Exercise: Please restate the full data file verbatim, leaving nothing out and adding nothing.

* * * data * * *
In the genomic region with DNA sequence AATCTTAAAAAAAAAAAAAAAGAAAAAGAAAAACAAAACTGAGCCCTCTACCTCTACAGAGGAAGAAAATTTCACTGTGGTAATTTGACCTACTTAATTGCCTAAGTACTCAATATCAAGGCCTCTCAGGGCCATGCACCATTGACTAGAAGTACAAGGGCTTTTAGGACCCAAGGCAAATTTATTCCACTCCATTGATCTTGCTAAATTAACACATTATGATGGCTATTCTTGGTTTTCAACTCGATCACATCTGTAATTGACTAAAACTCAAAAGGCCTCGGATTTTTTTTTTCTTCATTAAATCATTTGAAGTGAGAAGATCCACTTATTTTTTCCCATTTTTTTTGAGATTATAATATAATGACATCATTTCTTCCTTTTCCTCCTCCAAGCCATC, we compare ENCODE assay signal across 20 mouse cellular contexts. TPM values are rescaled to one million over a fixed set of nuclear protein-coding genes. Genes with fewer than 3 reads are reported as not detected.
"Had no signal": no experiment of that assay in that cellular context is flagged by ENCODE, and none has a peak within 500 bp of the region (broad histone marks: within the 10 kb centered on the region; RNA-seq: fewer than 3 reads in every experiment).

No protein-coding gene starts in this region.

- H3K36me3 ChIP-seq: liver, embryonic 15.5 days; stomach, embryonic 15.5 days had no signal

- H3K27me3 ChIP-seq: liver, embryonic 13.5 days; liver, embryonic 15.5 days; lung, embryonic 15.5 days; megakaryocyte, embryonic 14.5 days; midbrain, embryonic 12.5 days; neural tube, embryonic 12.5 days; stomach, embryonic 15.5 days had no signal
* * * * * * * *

In the genomic region with DNA sequence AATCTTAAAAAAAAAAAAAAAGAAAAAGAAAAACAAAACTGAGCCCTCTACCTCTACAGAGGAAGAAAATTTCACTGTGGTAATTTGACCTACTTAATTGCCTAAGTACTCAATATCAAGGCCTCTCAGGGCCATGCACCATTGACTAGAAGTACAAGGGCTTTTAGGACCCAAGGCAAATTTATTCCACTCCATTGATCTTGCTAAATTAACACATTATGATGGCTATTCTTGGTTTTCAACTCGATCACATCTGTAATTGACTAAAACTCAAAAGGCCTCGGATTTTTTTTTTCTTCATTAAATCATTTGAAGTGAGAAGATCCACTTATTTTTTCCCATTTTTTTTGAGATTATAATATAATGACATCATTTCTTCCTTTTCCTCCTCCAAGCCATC, we compare ENCODE assay signal across 20 mouse cellular contexts. TPM values are rescaled to one million over a fixed set of nuclear protein-coding genes. Genes with fewer than 3 reads are reported as not detected.
"Had no signal": no experiment of that assay in that cellular context is flagged by ENCODE, and none has a peak within 500 bp of the region (broad histone marks: within the 10 kb centered on the region; RNA-seq: fewer than 3 reads in every experiment).

No protein-coding gene starts in this region.

- H3K36me3 ChIP-seq: liver, embryonic 15.5 days; stomach, embryonic 15.5 days had no signal

- H3K27me3 ChIP-seq: liver, embryonic 13.5 days; liver, embryonic 15.5 days; lung, embryonic 15.5 days; megakaryocyte, embryonic 14.5 days; midbrain, embryonic 12.5 days; neural tube, embryonic 12.5 days; stomach, embryonic 15.5 days had no signal